Ancient cider ways
James Crowden studied civil engineering at Bristol and anthropology at Oxford, joined the Army, became a mountaineer and travelled widely.
But for the last decade - of which this book is a reflection - he has been returning to his roots, indeed all our roots, and has earned his living from shearing, night-lambing, cider-making and a woodman's varied tasks. - From the Foreword by John Fowles
In Blood, Earth, Medicine, 1991, Crowden evoked an ancient way of life, tipping toward the modern.
BURROW HILL CIDER FARM
Full circle stillness returns to the land
In fits and starts, acorns and beechnuts fall
Sheep are dipped and fat lambs sent for slaughter.
A time for drawing in and a time for gathering
A time for orchards and a time for cider.
There in the barn dark, layer by layer
Inch by inch, gallon by gallon
The steady inquisition begins
The confession extracted bit by bit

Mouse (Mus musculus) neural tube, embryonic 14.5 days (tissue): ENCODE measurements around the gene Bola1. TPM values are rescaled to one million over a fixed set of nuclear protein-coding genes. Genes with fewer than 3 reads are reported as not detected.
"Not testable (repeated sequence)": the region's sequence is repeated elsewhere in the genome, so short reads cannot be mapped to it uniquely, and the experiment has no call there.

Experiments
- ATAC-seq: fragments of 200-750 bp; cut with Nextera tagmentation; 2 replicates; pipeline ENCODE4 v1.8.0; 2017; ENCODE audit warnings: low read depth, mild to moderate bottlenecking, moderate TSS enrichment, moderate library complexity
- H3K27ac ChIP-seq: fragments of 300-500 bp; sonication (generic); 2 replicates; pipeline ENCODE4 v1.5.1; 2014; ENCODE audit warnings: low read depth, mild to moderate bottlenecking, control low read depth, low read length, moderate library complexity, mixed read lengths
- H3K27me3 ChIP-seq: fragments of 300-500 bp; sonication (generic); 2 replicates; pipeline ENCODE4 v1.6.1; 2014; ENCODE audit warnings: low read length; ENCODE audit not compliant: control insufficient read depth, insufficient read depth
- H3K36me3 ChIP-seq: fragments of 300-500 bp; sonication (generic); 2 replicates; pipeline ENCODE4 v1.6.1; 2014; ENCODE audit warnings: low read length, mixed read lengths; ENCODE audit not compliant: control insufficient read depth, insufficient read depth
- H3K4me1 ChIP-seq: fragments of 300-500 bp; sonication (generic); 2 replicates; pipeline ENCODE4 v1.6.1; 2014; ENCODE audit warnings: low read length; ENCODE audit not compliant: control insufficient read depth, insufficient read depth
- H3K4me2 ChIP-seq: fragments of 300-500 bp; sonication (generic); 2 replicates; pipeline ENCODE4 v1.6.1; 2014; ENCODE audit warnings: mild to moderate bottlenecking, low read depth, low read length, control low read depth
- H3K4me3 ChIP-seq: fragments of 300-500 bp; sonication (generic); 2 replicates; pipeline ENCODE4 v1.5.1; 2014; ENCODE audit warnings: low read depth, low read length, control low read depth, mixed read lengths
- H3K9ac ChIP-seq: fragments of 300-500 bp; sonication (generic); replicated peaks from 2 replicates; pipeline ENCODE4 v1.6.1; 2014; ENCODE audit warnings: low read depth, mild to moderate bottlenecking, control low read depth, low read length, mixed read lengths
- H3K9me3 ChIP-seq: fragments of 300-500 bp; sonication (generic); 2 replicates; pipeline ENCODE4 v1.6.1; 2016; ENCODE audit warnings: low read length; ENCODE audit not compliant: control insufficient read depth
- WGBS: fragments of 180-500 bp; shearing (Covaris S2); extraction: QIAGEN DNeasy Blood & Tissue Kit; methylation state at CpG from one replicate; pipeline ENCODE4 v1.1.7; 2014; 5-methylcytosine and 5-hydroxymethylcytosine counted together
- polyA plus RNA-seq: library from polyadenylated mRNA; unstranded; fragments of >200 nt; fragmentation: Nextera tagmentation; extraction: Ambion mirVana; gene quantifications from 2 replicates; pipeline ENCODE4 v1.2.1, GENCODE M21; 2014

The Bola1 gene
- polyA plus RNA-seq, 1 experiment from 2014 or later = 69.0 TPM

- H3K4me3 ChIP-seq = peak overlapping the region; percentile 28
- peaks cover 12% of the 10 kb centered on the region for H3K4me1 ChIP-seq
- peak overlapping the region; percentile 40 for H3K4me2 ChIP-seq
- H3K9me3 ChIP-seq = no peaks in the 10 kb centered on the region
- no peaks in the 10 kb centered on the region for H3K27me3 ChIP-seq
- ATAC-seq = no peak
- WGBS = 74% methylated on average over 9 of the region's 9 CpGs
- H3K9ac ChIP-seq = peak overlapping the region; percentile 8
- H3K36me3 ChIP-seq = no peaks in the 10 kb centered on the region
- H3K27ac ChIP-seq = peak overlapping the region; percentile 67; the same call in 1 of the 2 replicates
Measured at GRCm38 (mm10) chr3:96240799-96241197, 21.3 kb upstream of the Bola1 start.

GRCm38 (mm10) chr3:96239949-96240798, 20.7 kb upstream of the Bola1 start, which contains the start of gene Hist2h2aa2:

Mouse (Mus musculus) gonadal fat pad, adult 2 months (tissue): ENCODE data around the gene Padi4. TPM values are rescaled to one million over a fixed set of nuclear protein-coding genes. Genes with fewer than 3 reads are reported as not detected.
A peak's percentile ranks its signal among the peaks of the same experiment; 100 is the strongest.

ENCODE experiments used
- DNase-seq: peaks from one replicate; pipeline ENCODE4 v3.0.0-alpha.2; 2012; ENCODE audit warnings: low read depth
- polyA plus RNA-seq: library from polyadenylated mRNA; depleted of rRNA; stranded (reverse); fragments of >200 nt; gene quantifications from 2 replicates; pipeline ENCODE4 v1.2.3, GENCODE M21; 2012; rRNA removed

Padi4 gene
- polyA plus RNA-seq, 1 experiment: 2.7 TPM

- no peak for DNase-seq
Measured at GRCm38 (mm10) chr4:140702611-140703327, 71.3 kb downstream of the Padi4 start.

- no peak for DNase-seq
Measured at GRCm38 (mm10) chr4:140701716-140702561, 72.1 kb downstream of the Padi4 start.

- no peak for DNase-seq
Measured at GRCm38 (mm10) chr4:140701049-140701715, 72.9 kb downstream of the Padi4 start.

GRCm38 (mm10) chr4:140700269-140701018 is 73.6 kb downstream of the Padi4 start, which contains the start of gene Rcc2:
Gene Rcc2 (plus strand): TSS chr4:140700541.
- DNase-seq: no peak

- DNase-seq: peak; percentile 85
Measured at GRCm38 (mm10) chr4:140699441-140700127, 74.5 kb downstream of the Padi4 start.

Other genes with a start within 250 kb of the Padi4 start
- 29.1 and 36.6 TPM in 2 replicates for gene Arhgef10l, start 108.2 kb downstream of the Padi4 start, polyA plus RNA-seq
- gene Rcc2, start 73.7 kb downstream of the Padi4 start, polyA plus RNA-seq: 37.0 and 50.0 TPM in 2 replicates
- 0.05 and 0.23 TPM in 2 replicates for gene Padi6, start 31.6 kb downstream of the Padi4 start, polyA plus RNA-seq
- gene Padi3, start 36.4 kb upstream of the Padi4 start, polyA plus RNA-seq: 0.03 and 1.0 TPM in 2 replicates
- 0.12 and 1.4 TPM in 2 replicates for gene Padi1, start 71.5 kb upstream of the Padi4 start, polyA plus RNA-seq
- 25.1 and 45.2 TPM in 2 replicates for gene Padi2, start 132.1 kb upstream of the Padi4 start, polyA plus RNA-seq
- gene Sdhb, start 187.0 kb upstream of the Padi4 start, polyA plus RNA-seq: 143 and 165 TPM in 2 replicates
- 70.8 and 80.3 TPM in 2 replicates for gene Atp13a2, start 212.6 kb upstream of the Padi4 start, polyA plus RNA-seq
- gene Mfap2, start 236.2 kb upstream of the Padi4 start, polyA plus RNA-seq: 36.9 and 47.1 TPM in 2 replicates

As the press pushes home, and the life blood
Of the heathen apple flows ever more freely
Till the stout cheese is dripping
Ruddy brown and golden like honey
A river in flood, a hive of fruit
Whole orchards, pulped and crushed
The never ending tide of trailers
Ebbing and flowing, acres deep and rounded
The mounds of apples, tipped and spewed forth
Like long barrows, the farmyard filled to bursting
Lagoons of red and yellow.
Brown Stout and Chisel Jersey
Dubinett and Porters' Perfection
Stoke Red and Kingston Black
Bloody Turk and Yarlington Mill
Lambrook Pippin and Tremlett's Bitter
Thom Putt and Royal Somerset.
Their ransomed juice pumped to distant vats
Vast in their yeast brooding
Potent and powerful, broad in the beam
Fecund and fattening, their froth-fermenting bellies
Bound with oak and straps of iron
Barrels, giant and gargantuan.
A Norman trick this drink from apples
Distilled and fiery
A hint of orchard on the tongue.